Shell said: "We do not believe the courtroom is the right venue to address climate change."

The energy giant continued: “Addressing climate change requires a collaborative, society-wide approach. We agree that action is needed now on climate change, and we fully support the need for society to transition to a lower-carbon future.”

The API similarly told Reuters that Congress is where climate policy should be debated and decided, not the judiciary.

“This ongoing, co-ordinated campaign to wage meritless, politicised lawsuits against a foundational American industry and its workers is nothing more than a distraction from important national conversations and an enormous waste of California taxpayer resources,” added API’s senior vice president, Ryan Meyers, in a statement.

In April, the US Supreme Court had refused to hear pleas by ExxonMobil, Suncor, Chevron and other defendants to move similar lawsuits that had been filed by states and municipalities into federal court. Federal courts would be expected to be more favourable to the plaintiffs than state courts in such cases.

According to the California complaint, the plaintiffs have known since the 1950s that burning of fossil fuels would raise temperatures and alter the climate.

But the oil companies carried out a disinformation campaign, misleading the public and even their own employees through statements and marketing and false advertising. They have boasted about investments in renewable energy while making large profits from planet-damaging fossil fuels, said the complaint.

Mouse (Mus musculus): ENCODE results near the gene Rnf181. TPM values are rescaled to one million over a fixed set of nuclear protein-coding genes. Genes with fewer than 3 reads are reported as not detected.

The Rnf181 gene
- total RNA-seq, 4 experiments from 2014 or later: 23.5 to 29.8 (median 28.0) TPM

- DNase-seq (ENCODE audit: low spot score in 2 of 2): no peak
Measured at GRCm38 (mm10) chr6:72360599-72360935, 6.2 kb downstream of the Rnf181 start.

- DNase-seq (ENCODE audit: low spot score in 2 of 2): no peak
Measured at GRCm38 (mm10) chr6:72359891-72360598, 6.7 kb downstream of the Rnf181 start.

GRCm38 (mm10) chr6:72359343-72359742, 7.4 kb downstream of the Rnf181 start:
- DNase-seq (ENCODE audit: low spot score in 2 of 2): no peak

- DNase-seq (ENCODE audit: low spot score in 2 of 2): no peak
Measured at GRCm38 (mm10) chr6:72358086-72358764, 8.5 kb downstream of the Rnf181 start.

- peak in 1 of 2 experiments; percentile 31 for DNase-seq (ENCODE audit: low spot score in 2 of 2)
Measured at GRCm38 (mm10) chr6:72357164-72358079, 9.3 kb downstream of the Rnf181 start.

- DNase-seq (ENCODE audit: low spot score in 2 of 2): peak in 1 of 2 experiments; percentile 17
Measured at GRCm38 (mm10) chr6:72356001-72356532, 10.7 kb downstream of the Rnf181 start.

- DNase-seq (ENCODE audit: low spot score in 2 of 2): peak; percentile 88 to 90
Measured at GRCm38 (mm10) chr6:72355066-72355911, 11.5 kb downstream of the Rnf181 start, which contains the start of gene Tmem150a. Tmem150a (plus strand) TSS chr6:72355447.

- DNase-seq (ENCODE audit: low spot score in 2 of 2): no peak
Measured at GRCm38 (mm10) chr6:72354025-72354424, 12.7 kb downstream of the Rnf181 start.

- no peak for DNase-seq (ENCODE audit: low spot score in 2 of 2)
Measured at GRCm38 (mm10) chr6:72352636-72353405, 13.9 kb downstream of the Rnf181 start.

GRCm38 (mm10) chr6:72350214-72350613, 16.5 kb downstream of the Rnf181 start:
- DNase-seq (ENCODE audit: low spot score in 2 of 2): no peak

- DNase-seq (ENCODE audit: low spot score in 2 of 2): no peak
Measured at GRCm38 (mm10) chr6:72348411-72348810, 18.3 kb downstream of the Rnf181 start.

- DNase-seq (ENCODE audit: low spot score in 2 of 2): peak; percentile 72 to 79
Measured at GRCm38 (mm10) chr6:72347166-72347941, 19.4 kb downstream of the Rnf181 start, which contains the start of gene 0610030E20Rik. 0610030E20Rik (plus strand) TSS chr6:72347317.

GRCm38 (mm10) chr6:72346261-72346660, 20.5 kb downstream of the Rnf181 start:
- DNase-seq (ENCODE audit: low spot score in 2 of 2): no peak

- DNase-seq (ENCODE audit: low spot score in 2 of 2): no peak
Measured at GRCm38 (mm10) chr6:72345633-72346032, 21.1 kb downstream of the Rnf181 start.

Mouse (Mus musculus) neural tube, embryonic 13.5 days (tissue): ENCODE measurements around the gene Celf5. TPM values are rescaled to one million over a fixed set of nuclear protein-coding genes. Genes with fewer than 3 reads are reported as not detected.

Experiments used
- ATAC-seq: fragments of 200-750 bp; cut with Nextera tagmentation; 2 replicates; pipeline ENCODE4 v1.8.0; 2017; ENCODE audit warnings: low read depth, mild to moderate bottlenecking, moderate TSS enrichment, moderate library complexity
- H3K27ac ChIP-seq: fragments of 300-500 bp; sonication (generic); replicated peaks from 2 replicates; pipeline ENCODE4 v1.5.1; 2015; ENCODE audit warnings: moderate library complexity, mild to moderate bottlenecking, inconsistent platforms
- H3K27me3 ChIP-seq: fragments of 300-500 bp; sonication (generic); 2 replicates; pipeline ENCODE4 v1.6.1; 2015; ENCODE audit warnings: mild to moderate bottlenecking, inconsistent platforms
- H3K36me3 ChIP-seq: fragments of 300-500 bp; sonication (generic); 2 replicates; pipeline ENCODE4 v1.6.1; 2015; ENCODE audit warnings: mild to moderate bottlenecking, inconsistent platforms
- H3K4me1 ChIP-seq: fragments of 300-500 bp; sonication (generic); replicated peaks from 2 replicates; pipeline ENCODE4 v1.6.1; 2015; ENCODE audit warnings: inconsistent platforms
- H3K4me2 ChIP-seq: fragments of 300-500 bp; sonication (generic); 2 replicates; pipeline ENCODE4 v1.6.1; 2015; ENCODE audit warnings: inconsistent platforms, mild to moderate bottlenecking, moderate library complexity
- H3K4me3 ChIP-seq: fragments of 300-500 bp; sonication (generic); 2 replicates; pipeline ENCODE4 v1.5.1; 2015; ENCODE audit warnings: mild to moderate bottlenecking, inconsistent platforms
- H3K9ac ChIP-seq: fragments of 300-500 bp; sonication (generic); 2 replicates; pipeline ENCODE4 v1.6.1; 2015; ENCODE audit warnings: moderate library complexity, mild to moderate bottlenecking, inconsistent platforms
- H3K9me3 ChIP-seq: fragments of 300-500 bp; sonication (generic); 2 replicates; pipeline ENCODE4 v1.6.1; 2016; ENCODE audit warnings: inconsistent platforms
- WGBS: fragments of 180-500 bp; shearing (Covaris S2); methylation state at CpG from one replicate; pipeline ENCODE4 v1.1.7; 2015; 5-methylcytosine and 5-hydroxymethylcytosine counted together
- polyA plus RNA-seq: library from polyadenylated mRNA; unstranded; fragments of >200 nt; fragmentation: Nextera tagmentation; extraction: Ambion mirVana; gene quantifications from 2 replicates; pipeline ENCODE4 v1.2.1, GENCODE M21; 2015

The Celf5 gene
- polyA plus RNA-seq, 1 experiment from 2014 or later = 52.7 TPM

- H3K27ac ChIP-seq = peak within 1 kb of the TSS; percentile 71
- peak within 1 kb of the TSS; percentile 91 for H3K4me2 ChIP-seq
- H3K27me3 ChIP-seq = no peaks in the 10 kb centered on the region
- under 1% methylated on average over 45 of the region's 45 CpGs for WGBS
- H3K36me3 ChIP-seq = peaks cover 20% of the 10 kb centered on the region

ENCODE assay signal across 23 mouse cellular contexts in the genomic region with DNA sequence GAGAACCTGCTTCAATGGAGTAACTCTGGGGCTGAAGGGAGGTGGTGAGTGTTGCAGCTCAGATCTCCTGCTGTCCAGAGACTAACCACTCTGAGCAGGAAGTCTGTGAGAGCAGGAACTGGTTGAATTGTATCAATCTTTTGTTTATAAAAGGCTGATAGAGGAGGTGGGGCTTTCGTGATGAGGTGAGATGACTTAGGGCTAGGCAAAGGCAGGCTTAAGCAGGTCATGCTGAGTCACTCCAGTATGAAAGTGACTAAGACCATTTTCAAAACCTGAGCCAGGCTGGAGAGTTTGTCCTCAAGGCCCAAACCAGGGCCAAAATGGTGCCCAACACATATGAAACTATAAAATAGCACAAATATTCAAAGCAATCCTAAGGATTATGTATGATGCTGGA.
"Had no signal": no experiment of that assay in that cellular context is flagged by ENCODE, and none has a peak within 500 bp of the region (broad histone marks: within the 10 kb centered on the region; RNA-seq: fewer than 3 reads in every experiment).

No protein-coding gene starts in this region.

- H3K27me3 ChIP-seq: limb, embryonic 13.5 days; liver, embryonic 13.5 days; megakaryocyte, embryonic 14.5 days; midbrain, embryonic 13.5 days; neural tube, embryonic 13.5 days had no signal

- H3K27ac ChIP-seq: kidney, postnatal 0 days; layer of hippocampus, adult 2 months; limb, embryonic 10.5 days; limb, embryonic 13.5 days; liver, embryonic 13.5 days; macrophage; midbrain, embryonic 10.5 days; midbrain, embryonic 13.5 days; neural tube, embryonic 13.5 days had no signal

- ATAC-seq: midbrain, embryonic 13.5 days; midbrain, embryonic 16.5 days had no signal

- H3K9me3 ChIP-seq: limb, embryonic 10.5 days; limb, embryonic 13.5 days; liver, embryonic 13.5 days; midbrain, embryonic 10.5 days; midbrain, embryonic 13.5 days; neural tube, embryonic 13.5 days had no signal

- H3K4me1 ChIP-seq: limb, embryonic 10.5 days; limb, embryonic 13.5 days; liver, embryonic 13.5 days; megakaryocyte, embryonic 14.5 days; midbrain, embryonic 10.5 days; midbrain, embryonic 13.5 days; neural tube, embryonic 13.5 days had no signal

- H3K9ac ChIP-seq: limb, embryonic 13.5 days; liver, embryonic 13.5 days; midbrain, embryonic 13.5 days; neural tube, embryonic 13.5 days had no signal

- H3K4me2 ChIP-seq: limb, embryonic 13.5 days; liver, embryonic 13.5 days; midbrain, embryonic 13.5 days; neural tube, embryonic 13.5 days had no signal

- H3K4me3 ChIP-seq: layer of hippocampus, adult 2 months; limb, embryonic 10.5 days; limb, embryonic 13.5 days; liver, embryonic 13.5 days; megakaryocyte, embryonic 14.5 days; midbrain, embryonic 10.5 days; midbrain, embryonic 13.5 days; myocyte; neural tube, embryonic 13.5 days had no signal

Meanwhile, they created or contributed to climate change within the state, damaged natural resources and conducted unlawful business practices, alleged the filing.

In a report released in mid-September, the Wall Street Journal detailed behind-the-scenes efforts by ExxonMobil executives to undermine climate science and “muddle scientific findings” that might hurt its bottom line.  The newspaper cited internal documents and interviews with former executives.

This was despite “Exxon’s public acceptance in 2006 of the risks posed by climate change … an early act of Rex Tillerson, an Exxon lifer who became CEO that year. Some viewed him as a moderating force who brought Exxon in line with the scientific consensus,” said the report.

“In 2012, after the pre-eminent scientific authority on climate change warned of global calamity if carbon emissions continued unabated, Tillerson disagreed and directed Exxon researchers to “influence” the group,” it continued.

In August, ExxonMobil said the world is not on track to reach the Paris Agreement targets. Even so, oil and natural gas will meet 54% of the world’s energy needs in 2050, said company’s annual energy outlook.

“Fossil fuels remain the most effective way to produce the massive amounts of energy needed to create and support the manufacturing, commercial transportation and industrial sectors that drive modern economies,” said the report.